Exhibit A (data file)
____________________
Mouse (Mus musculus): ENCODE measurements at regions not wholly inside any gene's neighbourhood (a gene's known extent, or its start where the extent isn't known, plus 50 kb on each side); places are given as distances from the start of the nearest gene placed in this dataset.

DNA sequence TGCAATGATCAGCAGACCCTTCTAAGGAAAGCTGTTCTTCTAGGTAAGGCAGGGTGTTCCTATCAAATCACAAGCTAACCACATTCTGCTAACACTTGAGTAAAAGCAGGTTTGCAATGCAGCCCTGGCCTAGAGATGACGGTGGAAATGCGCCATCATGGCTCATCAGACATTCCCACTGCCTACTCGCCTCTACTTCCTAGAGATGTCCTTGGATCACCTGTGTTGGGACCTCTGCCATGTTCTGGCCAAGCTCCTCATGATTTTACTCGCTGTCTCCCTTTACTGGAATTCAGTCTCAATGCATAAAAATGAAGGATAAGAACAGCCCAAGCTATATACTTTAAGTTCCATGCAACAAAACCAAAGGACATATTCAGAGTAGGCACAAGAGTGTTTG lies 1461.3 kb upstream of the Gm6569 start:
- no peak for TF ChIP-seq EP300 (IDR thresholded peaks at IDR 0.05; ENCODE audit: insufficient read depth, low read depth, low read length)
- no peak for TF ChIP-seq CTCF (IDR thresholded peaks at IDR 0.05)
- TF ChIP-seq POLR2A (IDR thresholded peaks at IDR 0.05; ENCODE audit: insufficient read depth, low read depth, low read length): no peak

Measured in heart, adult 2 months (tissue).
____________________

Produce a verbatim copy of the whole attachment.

Mouse (Mus musculus): ENCODE measurements at regions not wholly inside any gene's neighbourhood (a gene's known extent, or its start where the extent isn't known, plus 50 kb on each side); places are given as distances from the start of the nearest gene placed in this dataset.

DNA sequence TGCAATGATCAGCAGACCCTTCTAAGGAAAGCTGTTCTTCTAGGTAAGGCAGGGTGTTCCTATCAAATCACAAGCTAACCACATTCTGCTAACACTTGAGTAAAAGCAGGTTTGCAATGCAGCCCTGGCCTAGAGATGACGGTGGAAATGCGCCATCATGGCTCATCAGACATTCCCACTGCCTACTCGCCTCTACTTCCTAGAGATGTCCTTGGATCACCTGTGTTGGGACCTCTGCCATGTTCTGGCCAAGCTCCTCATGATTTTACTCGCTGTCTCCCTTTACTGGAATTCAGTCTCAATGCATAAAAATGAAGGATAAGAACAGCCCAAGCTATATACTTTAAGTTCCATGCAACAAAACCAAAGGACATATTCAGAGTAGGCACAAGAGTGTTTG lies 1461.3 kb upstream of the Gm6569 start:
- no peak for TF ChIP-seq EP300 (IDR thresholded peaks at IDR 0.05; ENCODE audit: insufficient read depth, low read depth, low read length)
- no peak for TF ChIP-seq CTCF (IDR thresholded peaks at IDR 0.05)
- TF ChIP-seq POLR2A (IDR thresholded peaks at IDR 0.05; ENCODE audit: insufficient read depth, low read depth, low read length): no peak

Measured in heart, adult 2 months (tissue).